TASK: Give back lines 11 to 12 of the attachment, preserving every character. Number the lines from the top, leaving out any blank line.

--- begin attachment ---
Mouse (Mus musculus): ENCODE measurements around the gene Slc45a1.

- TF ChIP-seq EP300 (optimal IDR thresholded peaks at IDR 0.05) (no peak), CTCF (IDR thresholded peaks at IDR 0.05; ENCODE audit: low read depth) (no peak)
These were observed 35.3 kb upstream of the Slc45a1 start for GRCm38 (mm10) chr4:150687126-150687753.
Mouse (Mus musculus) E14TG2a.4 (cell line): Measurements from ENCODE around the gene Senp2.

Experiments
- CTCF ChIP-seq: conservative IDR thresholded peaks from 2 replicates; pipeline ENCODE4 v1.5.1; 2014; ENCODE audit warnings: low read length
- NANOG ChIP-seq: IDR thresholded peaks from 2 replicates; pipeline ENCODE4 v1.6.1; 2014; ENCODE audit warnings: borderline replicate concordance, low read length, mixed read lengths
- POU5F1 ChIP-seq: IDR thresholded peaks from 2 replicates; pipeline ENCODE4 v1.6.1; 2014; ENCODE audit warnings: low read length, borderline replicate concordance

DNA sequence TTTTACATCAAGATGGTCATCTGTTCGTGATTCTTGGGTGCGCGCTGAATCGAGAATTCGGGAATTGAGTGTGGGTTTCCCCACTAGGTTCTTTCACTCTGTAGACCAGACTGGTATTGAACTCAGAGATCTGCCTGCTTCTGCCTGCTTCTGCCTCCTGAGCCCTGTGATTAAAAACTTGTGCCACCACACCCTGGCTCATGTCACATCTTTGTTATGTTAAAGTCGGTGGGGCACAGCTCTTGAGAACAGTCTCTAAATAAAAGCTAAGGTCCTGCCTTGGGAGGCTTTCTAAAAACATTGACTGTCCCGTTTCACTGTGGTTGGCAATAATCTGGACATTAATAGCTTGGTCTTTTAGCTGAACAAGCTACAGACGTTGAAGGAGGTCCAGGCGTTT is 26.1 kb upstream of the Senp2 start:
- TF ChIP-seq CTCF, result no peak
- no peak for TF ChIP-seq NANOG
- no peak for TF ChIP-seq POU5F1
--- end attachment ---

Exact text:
- no peak for TF ChIP-seq NANOG
- no peak for TF ChIP-seq POU5F1